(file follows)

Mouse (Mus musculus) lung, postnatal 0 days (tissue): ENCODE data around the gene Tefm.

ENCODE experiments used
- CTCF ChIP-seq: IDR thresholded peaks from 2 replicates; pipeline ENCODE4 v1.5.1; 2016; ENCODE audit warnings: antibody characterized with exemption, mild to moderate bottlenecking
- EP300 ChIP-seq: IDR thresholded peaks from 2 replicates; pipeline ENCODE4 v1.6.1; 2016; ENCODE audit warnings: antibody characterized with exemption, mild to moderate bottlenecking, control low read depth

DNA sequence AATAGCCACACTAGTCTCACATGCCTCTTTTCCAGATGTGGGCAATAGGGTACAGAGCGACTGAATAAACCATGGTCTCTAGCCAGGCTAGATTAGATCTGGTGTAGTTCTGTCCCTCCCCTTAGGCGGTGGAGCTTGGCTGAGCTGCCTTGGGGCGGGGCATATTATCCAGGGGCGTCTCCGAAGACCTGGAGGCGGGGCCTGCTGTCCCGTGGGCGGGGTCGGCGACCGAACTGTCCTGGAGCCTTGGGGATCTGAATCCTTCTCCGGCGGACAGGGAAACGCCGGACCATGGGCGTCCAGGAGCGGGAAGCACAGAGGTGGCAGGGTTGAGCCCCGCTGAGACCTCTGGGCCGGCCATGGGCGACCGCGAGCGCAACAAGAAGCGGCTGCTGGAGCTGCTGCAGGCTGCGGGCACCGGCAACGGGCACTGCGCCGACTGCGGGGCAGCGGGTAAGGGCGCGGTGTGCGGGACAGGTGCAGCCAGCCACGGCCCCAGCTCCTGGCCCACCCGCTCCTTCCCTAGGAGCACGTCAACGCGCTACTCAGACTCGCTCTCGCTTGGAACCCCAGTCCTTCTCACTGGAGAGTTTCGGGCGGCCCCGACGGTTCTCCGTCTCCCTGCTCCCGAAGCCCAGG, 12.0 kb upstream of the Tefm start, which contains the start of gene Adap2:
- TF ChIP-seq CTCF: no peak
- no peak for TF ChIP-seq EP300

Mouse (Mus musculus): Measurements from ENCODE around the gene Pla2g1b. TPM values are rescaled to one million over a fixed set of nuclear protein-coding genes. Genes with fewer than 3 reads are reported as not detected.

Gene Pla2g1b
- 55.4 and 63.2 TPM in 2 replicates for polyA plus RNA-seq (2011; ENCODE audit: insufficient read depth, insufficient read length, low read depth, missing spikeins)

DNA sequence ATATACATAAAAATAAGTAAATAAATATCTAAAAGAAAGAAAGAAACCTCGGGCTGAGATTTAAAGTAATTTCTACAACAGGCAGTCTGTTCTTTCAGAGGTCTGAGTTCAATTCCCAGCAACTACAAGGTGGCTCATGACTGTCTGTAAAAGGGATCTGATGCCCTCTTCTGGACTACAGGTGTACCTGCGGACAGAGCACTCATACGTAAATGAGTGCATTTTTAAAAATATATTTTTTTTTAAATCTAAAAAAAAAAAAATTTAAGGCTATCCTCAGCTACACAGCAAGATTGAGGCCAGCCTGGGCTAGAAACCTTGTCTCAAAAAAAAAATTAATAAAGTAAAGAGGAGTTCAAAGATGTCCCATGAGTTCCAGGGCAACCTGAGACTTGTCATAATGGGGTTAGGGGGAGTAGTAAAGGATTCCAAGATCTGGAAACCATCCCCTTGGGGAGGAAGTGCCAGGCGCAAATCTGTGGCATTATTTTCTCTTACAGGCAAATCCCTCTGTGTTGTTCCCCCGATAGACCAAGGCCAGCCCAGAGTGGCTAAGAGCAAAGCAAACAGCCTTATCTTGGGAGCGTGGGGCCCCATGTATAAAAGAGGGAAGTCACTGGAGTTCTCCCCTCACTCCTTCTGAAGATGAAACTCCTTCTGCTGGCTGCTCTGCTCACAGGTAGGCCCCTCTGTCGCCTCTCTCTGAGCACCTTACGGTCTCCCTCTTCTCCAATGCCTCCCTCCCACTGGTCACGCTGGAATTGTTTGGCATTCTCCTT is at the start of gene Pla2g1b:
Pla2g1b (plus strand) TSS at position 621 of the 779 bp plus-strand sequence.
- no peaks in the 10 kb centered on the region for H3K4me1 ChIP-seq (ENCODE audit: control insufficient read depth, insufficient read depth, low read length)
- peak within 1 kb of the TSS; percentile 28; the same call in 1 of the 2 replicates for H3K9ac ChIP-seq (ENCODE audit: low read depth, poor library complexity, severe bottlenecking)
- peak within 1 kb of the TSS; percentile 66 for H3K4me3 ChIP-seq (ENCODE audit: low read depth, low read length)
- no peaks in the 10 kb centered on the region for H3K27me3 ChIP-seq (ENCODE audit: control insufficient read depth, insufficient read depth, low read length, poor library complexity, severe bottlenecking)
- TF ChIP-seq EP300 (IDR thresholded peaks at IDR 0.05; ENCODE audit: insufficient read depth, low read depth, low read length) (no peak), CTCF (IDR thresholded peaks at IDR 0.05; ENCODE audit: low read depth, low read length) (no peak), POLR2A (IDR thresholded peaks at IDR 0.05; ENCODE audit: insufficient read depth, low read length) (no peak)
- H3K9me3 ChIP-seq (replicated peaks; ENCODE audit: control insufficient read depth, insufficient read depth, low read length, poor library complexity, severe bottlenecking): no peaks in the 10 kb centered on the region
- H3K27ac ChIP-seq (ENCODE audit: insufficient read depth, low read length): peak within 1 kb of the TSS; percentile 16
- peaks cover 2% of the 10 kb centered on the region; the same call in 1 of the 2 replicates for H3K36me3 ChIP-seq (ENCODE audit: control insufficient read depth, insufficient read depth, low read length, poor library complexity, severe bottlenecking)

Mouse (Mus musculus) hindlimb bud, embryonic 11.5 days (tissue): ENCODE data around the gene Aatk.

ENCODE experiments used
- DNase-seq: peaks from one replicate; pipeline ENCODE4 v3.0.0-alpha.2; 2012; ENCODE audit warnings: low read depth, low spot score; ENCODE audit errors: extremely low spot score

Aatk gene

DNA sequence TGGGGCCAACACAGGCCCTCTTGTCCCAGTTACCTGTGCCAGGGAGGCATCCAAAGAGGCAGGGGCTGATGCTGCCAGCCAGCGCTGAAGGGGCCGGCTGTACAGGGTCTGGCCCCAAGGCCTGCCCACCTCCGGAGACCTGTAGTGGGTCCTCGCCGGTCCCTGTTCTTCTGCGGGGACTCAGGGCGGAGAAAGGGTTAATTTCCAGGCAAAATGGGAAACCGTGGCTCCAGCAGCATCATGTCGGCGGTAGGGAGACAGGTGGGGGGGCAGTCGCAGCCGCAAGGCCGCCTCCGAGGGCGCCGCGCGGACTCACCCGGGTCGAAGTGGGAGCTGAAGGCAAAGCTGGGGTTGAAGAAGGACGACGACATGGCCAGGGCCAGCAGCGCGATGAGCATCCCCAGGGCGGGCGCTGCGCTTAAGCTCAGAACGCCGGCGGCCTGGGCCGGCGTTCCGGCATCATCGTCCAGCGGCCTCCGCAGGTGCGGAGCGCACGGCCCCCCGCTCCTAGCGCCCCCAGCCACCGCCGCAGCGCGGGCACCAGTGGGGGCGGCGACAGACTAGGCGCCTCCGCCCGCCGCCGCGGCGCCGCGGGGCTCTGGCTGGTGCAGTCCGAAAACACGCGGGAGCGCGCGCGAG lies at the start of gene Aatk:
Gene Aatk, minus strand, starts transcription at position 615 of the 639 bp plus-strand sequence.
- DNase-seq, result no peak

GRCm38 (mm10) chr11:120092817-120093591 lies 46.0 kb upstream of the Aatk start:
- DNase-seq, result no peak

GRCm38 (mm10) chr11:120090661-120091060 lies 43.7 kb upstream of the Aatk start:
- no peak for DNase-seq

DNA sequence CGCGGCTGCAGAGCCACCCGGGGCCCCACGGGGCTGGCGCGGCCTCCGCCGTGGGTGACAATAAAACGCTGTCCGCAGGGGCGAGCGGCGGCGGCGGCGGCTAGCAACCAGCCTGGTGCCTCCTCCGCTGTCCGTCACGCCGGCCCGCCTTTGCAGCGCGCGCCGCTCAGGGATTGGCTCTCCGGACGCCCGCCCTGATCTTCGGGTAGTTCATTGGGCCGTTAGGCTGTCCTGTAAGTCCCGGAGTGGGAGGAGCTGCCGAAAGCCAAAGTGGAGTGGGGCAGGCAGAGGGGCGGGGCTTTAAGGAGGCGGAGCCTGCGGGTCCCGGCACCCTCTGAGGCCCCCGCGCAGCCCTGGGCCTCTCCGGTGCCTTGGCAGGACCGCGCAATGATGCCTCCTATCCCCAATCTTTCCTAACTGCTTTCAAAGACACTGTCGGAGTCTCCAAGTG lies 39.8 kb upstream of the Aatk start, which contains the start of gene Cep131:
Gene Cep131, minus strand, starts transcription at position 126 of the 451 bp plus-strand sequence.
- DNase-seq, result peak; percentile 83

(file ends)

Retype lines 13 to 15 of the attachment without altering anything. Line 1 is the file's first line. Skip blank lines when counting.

- no peaks in the 10 kb centered on the region for H3K4me1 ChIP-seq (ENCODE audit: control insufficient read depth, insufficient read depth, low read length)
- peak within 1 kb of the TSS; percentile 28; the same call in 1 of the 2 replicates for H3K9ac ChIP-seq (ENCODE audit: low read depth, poor library complexity, severe bottlenecking)
- peak within 1 kb of the TSS; percentile 66 for H3K4me3 ChIP-seq (ENCODE audit: low read depth, low read length)